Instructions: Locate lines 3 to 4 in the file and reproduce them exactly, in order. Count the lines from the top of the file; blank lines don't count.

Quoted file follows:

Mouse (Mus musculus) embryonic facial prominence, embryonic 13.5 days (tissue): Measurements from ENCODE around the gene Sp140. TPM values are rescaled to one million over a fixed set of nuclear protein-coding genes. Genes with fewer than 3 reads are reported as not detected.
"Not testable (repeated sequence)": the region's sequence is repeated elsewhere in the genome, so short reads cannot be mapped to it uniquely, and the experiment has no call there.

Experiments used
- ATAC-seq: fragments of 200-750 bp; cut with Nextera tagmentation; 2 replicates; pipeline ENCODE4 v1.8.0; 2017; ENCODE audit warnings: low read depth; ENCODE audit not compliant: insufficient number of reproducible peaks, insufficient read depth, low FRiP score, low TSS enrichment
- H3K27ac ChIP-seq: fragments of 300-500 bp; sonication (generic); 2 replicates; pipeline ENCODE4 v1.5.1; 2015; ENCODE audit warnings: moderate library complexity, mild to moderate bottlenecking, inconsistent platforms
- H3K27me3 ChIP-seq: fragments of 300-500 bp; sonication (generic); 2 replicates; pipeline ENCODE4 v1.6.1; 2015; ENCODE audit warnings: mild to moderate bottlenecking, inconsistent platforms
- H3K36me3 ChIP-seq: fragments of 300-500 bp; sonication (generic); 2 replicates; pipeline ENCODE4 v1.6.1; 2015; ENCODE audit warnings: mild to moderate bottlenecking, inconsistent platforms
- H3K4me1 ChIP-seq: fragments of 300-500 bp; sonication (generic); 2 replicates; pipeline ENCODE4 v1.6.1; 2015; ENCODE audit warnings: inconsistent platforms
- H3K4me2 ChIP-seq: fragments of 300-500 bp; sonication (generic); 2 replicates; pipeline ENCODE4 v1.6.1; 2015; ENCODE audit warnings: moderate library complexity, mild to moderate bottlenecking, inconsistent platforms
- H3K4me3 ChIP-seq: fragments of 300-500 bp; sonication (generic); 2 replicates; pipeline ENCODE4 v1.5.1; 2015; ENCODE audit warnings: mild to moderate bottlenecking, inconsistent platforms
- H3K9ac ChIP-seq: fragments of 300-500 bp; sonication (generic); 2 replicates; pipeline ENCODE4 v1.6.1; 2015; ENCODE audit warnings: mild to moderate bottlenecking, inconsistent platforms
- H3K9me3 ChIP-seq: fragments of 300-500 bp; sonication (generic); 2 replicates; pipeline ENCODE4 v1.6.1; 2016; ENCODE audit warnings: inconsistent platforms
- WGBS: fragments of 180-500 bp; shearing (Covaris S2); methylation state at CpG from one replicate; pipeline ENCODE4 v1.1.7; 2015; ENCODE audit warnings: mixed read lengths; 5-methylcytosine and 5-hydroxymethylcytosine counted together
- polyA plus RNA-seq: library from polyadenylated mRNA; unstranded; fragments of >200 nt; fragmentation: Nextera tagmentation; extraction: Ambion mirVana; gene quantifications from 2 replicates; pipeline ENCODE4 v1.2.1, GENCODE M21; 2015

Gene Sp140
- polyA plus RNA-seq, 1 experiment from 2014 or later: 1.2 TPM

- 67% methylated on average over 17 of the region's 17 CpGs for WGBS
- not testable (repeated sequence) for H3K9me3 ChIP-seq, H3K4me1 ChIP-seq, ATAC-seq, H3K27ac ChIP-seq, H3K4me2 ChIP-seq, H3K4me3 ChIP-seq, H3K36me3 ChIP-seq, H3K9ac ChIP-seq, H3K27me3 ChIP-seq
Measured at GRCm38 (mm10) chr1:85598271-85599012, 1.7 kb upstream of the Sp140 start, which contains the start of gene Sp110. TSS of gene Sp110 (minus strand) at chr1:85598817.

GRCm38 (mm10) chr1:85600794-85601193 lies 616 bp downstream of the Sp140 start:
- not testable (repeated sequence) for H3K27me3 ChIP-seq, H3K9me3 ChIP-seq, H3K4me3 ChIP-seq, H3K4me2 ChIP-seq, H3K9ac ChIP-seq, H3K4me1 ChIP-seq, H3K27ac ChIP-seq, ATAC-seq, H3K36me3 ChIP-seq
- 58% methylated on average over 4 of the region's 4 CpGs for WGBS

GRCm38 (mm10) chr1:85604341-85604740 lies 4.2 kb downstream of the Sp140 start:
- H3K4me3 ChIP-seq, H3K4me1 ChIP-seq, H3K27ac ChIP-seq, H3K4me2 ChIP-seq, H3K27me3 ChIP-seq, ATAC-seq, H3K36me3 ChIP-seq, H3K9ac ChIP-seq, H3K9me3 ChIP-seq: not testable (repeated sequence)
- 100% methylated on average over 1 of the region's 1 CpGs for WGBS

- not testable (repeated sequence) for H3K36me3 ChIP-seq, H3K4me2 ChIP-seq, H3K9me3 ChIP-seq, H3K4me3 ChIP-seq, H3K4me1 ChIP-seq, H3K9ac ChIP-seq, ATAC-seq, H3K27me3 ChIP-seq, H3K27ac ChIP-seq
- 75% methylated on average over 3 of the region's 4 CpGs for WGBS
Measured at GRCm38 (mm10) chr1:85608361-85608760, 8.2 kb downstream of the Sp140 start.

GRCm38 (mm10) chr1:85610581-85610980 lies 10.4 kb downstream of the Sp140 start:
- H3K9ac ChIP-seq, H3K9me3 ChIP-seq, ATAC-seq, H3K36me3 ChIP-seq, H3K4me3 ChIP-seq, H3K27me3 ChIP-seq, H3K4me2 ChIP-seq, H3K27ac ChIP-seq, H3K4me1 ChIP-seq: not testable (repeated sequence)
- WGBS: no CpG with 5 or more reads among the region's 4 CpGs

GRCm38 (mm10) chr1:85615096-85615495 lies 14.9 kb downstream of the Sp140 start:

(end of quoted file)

Experiments used
- ATAC-seq: fragments of 200-750 bp; cut with Nextera tagmentation; 2 replicates; pipeline ENCODE4 v1.8.0; 2017; ENCODE audit warnings: low read depth; ENCODE audit not compliant: insufficient number of reproducible peaks, insufficient read depth, low FRiP score, low TSS enrichment